Arnaundville Police Department
The Chief's Blog
The Chief's Blog
The Tide Will Turn
The Tide Will Turn
November 17, 2021
As we enter the holiday season – the season of “giving”, I reflect on the last year as your Chief. It has been a challenging year, both professionally and personally, but because I am a man of faith, I have to believe that my Maker is ultimately in control.
As a Police Chief managing a small rural department, my biggest challenge has been recruiting and retaining quality personnel. Arnaudville suffers the same fate and the same struggles as almost every other law enforcement agency in the country. We must recognize those elements that are impacting our efforts, and fight against some of the negative attitudes and perceptions we get from some of our citizens, from municipal officials, and from within our own ranks. We must acknowledge that there exists leadership that does not have the best interest of our citizens in mind; leadership that often turns its back on the brave and committed men and women who carry the badge and wear the uniform. There are invisible forces behind the scenes who would change the fundamental direction and values we have fought for for generations.
My over two decades serving in law enforcement has obviously been met with moments of challenge – Hurricane Katrina, big city crime, facing the tragedy and sorrow of fallen officers, meeting families of victims, and more – all to be anticipated as a police officer. What I never anticipated was a national movement that vilifies, disregards, dismisses and destroys the lives and livelihoods of decent, honest and hard-working law enforcement officers. A top-to-bottom movement that ultimately results in more crime, more disorder, and more chaos in communities and trauma to innocent citizens. As in every such movement, we always see a course correction, and I am optimistic that we will see the tide turn.
As I reflect on a personal level, I count the many family and friends who have been touched by a global pandemic that left us nowhere to hide and no immunity from devastating loss. My own brother succumbed to Covid-19, as did many of his fellow nursing home residents. Otherwise healthy family members, young and old did not escape the clutches of Covid. Attempting to understand the rationale for restrictions, mandates, and closures left more confusion, division and distrust. Covid took lives, but also took much more from us – our compassion, tolerance, empathy and trust. We are left as cynical, suspicious and mistrustful citizens choosing sides, and isolating and ostracizing those who dare to contradict or question.
But, as we move through all of this, we are left with our faith. Faith that tells us that while we are all on borrowed time, the best is still ahead of us. Life is constantly renewing, evolving and transforming into something better. We only need to wait, because the course will be corrected. The pendulum will swing the other way.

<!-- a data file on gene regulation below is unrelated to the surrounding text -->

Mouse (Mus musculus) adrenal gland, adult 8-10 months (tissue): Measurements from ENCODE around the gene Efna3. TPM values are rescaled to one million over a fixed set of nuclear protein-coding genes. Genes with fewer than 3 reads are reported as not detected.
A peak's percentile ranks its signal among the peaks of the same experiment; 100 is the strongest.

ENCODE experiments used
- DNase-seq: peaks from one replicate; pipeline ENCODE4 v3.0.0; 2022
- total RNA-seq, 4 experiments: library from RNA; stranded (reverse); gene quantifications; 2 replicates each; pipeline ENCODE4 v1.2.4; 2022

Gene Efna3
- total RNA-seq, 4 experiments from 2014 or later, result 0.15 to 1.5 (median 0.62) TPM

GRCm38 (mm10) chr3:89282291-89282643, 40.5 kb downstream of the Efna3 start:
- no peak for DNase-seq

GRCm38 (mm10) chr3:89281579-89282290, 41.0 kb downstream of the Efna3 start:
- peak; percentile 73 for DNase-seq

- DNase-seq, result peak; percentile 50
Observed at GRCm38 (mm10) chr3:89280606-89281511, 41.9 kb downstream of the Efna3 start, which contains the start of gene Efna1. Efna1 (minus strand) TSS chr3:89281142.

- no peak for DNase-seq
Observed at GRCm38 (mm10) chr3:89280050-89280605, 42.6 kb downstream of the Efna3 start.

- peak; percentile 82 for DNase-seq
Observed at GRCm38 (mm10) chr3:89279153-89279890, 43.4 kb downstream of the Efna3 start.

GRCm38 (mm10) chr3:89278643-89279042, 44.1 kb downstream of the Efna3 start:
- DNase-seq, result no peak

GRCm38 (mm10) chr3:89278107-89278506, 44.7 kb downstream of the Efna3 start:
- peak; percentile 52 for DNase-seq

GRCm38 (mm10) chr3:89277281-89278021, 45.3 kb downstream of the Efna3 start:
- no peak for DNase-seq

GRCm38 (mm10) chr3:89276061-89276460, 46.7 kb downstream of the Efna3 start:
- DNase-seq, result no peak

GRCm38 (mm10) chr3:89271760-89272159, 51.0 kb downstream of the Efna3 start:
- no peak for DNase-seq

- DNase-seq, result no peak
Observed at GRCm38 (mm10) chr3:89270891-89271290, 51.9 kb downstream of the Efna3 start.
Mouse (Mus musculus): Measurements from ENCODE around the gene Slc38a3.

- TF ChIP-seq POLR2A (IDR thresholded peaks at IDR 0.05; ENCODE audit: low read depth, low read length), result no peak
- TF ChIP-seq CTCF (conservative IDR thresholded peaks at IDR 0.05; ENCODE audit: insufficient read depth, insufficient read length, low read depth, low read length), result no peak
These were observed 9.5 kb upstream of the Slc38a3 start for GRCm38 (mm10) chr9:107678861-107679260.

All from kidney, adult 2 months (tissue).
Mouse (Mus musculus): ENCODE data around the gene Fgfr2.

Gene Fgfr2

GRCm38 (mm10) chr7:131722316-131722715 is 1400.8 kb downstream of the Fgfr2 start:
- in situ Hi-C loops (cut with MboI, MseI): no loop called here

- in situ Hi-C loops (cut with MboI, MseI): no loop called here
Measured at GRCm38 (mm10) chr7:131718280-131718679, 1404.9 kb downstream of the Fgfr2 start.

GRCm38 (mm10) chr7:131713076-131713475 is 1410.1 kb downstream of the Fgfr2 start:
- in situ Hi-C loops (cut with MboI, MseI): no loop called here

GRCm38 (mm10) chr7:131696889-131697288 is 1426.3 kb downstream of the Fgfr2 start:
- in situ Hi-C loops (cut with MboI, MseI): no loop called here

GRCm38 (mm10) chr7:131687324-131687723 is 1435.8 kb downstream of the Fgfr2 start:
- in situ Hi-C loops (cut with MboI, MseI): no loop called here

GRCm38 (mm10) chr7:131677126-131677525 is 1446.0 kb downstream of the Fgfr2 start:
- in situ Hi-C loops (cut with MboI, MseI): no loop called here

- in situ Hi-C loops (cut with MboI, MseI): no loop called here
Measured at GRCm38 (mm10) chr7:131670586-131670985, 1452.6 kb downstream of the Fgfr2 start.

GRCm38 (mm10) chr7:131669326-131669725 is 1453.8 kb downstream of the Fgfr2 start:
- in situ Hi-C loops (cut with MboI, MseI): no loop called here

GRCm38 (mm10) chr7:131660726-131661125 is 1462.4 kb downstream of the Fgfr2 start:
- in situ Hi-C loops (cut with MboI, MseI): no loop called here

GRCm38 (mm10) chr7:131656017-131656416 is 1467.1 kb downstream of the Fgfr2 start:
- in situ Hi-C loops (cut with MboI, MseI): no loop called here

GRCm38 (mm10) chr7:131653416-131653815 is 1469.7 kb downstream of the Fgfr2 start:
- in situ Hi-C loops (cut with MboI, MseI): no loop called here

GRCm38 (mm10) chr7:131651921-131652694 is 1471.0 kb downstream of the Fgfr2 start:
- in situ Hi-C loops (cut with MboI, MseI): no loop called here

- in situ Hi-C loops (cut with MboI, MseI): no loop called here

For those who can never see beyond their own selfishness or greed, or who fail to believe life is about giving and not taking, I have pity for them. The misery and hurt they inflict on others will come back to rest on their own souls. For the majority of us, the holiday season - the season of “giving” is but a time when our challenges, our pain and our struggles are overshadowed by the good we can do for others.
Happy Holidays, Arnaudville!
|Posted on September 25, 2014 at 6:55 PM|
Crime prevention means being aware of your environment and remaining alert to situations that could make you vulnerable to crime. We cannot list specific measures that will protect you from every threatening situation, which may arise. Instead, we hope to teach you how to think "Crime Prevention" in day-to-day living. The suggestions presented should not be thought of as a list of crime prevention measures, but as examples of common sense behavior that will help you to make life safer and more secure.
PROTECTING YOURSELF WHILE WALKING:
PROTECTING YOUR PROPERTY PREVENTING THEFTS FROM VEHICLES:
PREVENTING BICYCLE THEFT
PREVENTING THEFTS FROM OFFICES
IF YOU WITNESS A CRIME If you see or suspect a crime is being committed, pay particular attention to the features of the offender(s) and any vehicles involved. Try to be prepared to provide at least the following about the offenders:When reporting a crime by telephone, remain on the phone until the dispatcher is fully briefed with all the information necessary to dispatch the appropriate response personnel to the scene.
Witnesses who wish to remain anonymous may do so. It is more important that a response be dispatched as quickly as possible. IF YOU ARE VICTIMIZED If you become the victim of a crime,report the offense immediately. Timely reporting of a crime improves the possibility of suspect apprehension and recovery of stolen property. Officers investigate each reported crime to the best of their ability. If you are victimized, it is very important that you provide the investigating officer with as much information about the incident as possible.
SUMMARY We cannot do this job alone. As a member of this community, you can help by calling us when you have a security-related problem or if you witness an incident occurring. Get to know us better and help form that teamwork that will help make Arnaudville a more secure and safe environment.
Categories: The Working Chief